The second generation of Grasshopper will have lighter-weight landing legs that actually fold up into the rocket. I can’t help but be reminded of those sleek 1950s art-deco SF rockets than come down to land on their legs in such a similar manner, except they (of course) had three legs whereas Grasshopper has four. The Grasshopper’s legs use a telescoping piston on an A-frame, actuated by high-pressure helium.

Plans are to start testing the decent of Falcon 9 first stages to confirm the technology. Each first stage of the Falcon 9 will be equipped and instrumented as a controlled descent test vehicle. They will initially do the propulsive return tests over water until they can complete a return to the launch site with a powered landing, perhaps as early as 2014.

Ultimately the first stage separation will occur at around Mach 6, rather than the current Mach 10 for the expendable version of the Falcon 9. This is to ensure there is sufficient fuel for deceleration, controlled descent and landing.

I have a feeling that once this system is up and running, expendable launch systems will seem like the crazy idea, not reusable ones!

But the Grasshopper, as impressive as it is, is only half the launch system. The first stage will separate and be back on the launch pad minutes after the launch. The reusable second stage will take up to 24 hours to return to the launch pad, to allow for orbital realignment and atmospheric re-entry. Both stages are envisaged to be available for reuse within hours of return.

Eventually the reusable launch system technology will be applied to both the Space X Falcon 9 and Space X Falcon Heavy launch vehicles.

I think we are watching history in the making.

Drawing the Reader into Character


Is building sympathy for your character the key to hooking a reader?

Beginnings – and hooking the reader – have always been my bugbear. Big complex plots, interweaving stories, multiple characters, action scenes – no problem. Getting someone to read the story in the first place – Big Problem.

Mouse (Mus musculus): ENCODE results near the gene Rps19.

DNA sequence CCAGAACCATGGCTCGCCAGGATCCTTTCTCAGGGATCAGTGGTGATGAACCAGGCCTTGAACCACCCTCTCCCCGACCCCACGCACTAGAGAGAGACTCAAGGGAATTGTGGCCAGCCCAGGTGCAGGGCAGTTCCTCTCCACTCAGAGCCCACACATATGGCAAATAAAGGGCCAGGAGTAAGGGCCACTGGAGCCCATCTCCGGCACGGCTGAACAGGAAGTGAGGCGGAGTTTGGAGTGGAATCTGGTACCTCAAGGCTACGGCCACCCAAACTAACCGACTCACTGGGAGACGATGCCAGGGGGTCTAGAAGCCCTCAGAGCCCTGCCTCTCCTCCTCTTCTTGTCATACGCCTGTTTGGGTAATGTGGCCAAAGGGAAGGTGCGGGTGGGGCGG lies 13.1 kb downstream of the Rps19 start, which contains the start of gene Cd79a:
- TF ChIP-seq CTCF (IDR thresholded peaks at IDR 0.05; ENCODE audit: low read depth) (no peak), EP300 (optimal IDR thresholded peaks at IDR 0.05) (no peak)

The difficulty is that what one reader responds to in a character is often vastly different to another – in fact often diametrically opposed. One reader’s cool detached hero is another’s arrogant, insufferable narcissist.

I used to come home from critique groups puzzled by contradictory comments that made little sense until the penny finally dropped. If people don’t like your characters, they will just  not gel with your story. Once you reach that stage the critter will start (often unconsciously) working overtime to find all the things ‘wrong’ with your piece, when the real problem is that it simply has no resonance for them. They will talk vehemently about the punctuation on p3, or how they got mixed up in the dialogue, the logic error in par 5, or yada yada, yada… The same thing happens with editors. The reasons they give for rejecting your manuscript may have little to do with the real reason, which may be that they struggled to emotionally connect with the character.

Even very successful writers don’t seem to have real control over reader’s reactions.

One of David Gemmell readers all time favorite characters is Waylander. David Gemmell himself set out to make this guy a real piece of work – a nasty customer that no one should like; a ruthless assassin that kills without a thought. The surprise was that people loved Waylander, and he went on to be one of Gemmell’s most successful characters, extending over three books and carrying the story well in each one. So why did people respond to Waylander? Was there something unconsciously carried through from Gemmell about that character’s destiny that altered his portrayal? Or do people just love the bad guy – the old Sympathy for the Devil chestnut?

What really draws you into a character? Their sense of connection – the  way they love someone else or show they care? Being the underdog? Strength? Courage? Determination? Their vulnerability? Their sheer undead coolness? Or is it something less tangible than that. Is it being able to relate to the ordinary troubles and mundane problems that you share with the character i.e. they may be an immortal space traveller, but they still get parking tickets at the spaceport?

Got any clues to share on building emotional resonance and sympathy for character?